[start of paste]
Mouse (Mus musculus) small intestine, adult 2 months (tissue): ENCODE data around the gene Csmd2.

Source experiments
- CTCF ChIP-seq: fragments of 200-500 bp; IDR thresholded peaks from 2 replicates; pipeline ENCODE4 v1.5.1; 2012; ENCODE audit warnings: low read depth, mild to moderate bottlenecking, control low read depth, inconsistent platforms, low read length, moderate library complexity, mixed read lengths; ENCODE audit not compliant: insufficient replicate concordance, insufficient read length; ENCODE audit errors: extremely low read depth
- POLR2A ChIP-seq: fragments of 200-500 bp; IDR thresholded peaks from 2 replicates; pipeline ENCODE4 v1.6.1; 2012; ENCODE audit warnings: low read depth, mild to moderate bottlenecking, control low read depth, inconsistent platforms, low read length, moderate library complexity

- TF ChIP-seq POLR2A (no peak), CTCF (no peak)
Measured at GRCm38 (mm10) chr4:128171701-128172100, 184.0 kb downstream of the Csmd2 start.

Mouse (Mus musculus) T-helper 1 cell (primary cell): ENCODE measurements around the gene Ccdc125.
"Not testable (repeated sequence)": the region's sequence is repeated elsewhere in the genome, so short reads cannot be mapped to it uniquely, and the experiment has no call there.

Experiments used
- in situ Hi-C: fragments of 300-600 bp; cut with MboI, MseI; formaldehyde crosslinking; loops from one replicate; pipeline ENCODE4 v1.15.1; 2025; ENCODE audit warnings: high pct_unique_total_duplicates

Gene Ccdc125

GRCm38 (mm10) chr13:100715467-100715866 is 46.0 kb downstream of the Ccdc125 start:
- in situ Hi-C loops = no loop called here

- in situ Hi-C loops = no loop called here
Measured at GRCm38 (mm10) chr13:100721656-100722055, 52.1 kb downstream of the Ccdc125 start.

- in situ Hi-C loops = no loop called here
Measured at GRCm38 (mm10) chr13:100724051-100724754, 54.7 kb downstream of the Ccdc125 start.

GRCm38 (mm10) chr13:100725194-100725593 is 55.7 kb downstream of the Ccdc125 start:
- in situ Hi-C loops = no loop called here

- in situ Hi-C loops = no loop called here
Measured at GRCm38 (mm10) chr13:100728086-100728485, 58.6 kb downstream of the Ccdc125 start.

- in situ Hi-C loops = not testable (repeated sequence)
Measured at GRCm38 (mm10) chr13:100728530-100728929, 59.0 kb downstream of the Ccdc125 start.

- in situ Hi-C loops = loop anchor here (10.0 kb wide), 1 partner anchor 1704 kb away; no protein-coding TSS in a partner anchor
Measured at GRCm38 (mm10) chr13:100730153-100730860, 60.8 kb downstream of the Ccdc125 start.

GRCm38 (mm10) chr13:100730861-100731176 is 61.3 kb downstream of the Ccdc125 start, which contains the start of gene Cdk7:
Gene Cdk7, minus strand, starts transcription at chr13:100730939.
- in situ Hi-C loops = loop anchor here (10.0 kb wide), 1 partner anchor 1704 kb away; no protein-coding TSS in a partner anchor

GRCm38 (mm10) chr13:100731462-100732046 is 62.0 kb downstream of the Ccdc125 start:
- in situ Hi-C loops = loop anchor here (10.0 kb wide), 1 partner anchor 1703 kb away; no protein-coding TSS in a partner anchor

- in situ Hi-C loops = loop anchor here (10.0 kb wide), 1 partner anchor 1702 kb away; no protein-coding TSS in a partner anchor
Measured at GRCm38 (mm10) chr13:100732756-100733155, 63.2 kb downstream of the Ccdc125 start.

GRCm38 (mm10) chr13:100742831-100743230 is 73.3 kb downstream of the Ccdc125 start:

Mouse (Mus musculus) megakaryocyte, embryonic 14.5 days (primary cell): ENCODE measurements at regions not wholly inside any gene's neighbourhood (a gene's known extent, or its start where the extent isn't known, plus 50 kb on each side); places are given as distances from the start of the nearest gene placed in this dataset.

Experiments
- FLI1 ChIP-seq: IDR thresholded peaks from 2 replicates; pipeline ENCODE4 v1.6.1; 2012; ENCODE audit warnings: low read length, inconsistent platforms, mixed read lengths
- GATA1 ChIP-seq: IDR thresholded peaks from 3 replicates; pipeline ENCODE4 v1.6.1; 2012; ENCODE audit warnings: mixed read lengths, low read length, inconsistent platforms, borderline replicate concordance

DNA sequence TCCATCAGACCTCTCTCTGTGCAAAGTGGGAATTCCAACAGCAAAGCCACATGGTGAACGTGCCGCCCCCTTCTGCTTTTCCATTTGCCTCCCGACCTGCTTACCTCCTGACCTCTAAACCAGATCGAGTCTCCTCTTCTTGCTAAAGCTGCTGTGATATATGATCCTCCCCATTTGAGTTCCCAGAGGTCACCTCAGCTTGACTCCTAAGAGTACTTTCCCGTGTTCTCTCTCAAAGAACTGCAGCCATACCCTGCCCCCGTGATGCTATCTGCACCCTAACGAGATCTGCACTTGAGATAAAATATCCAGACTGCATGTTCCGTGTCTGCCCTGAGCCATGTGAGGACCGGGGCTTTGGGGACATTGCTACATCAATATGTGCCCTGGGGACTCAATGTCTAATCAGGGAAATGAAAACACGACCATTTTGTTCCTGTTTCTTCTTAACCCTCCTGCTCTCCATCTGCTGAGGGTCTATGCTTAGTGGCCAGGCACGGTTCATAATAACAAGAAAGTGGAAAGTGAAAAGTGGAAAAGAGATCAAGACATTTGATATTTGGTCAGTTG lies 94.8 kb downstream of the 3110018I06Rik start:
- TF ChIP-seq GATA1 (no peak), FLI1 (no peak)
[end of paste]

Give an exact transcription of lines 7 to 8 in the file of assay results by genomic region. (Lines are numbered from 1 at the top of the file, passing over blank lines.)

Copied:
Mouse (Mus musculus) T-helper 1 cell (primary cell): ENCODE measurements around the gene Ccdc125.
"Not testable (repeated sequence)": the region's sequence is repeated elsewhere in the genome, so short reads cannot be mapped to it uniquely, and the experiment has no call there.